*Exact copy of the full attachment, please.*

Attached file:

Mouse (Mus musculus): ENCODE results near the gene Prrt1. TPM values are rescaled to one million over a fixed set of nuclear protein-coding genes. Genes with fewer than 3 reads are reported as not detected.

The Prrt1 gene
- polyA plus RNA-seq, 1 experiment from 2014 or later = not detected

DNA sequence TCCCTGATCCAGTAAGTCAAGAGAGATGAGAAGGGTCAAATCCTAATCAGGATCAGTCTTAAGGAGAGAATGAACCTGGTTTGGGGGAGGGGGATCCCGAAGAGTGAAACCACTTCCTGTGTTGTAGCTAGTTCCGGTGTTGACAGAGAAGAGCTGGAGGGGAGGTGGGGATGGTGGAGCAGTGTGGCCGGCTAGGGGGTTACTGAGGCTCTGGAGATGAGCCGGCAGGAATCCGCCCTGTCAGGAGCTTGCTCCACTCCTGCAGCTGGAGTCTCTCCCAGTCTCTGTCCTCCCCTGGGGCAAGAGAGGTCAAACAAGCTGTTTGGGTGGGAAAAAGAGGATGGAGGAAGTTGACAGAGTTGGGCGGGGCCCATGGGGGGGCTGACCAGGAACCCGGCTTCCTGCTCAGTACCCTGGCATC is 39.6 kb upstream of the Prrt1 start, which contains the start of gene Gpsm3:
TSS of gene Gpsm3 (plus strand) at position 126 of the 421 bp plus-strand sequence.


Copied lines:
Mouse (Mus musculus): ENCODE results near the gene Prrt1. TPM values are rescaled to one million over a fixed set of nuclear protein-coding genes. Genes with fewer than 3 reads are reported as not detected.

The Prrt1 gene
- polyA plus RNA-seq, 1 experiment from 2014 or later = not detected

DNA sequence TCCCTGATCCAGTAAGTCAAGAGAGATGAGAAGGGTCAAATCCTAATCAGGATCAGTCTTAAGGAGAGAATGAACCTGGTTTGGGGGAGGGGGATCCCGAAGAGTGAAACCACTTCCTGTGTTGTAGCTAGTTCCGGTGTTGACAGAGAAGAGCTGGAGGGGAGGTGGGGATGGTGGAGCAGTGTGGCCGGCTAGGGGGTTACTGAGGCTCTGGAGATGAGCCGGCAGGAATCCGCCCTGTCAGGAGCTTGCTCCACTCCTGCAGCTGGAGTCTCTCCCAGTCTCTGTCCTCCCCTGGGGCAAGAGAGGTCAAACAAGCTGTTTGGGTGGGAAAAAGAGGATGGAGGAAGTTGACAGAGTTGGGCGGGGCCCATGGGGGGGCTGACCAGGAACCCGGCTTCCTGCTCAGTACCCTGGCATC is 39.6 kb upstream of the Prrt1 start, which contains the start of gene Gpsm3:
TSS of gene Gpsm3 (plus strand) at position 126 of the 421 bp plus-strand sequence.